‘Ted Lasso’ Star Brett Goldstein Hints at Surprises in Store for Season 2
[Warning: The below contains MAJOR spoilers for Ted Lasso, Season 1, Episode 10, “The Hope That Kills You.”]
Brett Goldstein is a busy guy. The actor and writer has been busy delivering laughs in the first season of Ted Lasso, and will continue to bring the entertainment with his new AMC anthology, Soulmates, on which he serves as co-creator and executive producer.
The British actor makes quite an impact in the first season of the Jason Sudeikis-led Apple TV+ comedy about an English football league team that finds itself being coached by the titular American, Ted Lasso. Goldstein stars as the easily angered veteran footballer Roy Kent, who goes through a rollercoaster of emotions in the [SPOILER ALERT] Season 1 finale, “The Hope That Kills You,” due to a potentially career-ending injury and relegation from his team, AFC Richmond, following their loss against Manchester City.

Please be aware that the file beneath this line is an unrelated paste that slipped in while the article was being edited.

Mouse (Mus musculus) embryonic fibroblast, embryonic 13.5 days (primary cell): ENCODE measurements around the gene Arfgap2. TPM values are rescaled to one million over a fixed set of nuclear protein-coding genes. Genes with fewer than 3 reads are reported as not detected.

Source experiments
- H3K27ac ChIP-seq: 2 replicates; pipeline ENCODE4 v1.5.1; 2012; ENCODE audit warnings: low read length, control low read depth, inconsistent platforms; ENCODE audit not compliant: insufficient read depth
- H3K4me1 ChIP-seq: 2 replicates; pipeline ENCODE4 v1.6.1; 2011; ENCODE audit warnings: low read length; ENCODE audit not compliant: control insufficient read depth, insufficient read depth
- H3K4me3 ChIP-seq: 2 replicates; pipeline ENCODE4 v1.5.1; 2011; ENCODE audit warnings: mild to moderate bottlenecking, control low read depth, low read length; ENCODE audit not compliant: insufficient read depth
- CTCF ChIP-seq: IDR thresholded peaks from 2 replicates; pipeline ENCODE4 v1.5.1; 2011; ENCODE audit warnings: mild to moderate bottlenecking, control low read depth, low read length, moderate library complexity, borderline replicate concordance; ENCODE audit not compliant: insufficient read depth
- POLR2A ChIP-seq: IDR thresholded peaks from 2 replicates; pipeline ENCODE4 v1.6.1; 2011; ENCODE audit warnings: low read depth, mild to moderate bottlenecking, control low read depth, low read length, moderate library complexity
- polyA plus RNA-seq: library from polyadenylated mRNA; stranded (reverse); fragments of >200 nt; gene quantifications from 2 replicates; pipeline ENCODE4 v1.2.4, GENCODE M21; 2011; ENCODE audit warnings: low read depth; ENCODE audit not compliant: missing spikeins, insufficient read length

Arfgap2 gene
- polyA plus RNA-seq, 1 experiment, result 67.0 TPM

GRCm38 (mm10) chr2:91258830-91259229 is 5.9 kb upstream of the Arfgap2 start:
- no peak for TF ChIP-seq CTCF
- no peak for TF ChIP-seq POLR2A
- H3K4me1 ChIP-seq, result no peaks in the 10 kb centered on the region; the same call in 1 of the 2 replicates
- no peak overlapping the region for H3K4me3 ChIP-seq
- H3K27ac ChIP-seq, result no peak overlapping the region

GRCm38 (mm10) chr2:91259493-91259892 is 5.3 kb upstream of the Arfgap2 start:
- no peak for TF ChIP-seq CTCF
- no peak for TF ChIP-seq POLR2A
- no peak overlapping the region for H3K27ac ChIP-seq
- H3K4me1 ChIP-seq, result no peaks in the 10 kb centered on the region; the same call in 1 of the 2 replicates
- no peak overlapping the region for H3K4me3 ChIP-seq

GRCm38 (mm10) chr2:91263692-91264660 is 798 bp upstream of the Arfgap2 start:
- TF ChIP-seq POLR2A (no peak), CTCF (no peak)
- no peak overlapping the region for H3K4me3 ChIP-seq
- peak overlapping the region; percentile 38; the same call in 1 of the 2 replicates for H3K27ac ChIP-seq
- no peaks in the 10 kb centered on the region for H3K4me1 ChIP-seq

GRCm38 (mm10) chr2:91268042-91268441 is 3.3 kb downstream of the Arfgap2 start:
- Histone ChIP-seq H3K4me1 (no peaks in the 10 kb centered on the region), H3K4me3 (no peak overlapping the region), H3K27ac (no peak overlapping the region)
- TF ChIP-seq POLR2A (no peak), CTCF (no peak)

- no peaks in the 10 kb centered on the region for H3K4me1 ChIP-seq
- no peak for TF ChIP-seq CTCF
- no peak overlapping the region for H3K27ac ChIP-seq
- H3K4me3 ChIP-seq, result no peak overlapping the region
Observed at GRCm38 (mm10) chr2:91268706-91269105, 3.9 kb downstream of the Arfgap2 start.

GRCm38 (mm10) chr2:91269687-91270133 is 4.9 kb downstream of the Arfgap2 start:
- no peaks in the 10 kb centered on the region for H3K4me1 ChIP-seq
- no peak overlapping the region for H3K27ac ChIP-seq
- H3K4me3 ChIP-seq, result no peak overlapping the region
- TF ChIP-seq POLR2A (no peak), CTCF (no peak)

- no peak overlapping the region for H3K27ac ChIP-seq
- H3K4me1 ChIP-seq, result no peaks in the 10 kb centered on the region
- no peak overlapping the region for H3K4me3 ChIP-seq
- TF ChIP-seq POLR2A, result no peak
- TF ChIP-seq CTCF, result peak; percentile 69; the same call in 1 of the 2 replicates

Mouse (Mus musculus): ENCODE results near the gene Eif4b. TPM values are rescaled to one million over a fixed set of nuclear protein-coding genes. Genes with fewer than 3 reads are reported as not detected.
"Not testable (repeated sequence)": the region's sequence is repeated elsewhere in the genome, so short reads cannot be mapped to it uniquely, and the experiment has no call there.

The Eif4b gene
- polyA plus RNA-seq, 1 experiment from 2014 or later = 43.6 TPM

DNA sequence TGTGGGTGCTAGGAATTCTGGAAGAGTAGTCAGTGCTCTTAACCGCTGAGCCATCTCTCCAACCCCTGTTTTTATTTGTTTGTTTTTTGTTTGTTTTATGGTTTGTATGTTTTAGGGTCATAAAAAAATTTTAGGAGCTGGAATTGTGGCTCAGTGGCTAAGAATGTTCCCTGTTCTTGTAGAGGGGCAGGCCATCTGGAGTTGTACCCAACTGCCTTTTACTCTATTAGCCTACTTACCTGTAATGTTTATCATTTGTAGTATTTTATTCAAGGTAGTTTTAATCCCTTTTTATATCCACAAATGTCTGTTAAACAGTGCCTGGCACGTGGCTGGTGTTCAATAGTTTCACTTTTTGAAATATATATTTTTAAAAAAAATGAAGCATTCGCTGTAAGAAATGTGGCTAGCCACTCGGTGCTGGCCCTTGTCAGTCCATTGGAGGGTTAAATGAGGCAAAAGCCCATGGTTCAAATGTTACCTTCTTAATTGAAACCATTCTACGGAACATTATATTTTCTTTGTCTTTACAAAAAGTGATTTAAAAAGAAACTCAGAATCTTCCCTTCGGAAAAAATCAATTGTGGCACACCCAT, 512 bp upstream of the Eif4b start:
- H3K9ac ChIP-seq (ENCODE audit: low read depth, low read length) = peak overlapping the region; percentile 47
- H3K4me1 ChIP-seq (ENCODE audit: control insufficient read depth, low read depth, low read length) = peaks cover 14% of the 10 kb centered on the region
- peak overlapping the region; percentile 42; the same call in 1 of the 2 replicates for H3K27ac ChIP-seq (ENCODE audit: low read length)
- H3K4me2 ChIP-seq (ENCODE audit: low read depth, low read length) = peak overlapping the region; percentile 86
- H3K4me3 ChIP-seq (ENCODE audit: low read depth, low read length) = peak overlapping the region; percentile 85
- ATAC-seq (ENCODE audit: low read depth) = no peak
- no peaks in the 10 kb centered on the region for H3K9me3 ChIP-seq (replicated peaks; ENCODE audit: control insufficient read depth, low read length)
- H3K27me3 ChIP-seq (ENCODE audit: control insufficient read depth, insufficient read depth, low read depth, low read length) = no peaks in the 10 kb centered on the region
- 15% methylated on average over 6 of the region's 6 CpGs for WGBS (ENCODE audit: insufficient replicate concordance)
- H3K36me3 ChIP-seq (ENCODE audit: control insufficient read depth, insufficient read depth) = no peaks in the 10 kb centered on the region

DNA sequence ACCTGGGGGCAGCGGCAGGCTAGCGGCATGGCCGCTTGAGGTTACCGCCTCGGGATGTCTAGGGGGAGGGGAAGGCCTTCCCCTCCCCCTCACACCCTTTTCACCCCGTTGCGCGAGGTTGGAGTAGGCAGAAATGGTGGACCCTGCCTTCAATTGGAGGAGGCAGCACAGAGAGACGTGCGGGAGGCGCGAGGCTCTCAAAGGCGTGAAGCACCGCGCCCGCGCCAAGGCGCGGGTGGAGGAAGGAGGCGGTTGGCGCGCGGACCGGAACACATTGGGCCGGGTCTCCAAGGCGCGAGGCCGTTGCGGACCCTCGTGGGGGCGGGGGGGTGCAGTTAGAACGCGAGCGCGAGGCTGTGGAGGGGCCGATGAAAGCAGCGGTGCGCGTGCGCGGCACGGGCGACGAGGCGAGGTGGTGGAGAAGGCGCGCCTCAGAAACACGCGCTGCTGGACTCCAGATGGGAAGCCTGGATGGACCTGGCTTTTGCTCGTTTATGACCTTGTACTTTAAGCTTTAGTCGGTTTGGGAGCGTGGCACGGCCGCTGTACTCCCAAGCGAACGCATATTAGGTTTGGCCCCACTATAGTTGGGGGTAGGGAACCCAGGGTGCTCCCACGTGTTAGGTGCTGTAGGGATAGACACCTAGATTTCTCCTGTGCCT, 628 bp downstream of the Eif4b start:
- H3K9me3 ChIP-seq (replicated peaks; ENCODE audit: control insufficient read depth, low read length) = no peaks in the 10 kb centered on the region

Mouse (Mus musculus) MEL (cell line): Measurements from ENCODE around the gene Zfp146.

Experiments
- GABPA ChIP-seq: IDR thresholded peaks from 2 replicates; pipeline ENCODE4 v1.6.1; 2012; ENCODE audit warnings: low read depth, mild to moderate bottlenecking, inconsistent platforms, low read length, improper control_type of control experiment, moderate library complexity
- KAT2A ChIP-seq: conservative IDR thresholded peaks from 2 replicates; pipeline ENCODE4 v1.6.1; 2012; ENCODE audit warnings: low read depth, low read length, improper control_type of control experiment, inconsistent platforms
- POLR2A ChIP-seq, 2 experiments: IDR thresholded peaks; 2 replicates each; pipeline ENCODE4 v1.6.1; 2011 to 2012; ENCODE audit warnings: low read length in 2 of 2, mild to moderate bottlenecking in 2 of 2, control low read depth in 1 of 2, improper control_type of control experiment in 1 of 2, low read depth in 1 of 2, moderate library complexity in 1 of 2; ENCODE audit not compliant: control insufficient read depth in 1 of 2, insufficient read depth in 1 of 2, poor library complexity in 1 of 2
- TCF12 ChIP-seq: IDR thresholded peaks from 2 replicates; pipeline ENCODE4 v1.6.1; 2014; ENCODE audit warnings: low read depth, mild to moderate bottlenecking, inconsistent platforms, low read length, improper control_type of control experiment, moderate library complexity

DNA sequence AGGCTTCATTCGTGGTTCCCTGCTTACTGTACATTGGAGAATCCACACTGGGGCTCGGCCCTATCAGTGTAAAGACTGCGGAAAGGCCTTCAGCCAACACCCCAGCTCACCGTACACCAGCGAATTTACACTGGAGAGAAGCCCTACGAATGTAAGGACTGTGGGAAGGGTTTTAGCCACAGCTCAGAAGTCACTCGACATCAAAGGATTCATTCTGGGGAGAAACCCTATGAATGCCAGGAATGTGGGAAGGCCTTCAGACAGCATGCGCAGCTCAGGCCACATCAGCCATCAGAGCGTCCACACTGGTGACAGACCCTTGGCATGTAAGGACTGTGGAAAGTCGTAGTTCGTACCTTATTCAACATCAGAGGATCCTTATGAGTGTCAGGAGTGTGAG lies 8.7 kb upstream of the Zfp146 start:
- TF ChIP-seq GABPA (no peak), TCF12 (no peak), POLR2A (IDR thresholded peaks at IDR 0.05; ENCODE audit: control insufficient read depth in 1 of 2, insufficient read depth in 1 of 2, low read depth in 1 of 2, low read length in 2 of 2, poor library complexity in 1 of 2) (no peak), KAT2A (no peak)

But despite its more emotional moments, Ted Lasso has been a bright spot of 2020 television, something Goldstein doesn’t take for granted. “Ted Lasso is an absolute dream. It is a dream job, dream role, dream team. And it’s difficult, because I think it’s what people say anyway, but it’s true. It’s such a good group of people,” he gushes.
Now, with the guarantee of a second season of Ted Lasso on the way, Goldstein is hanging up his cleats for a spell to introduce viewers to the twisty Black Mirror-esque tales of Soulmates. Below, the multi-hyphenate breaks down the finale of his lovable comedy and teases what to expect from his dramatically different new series.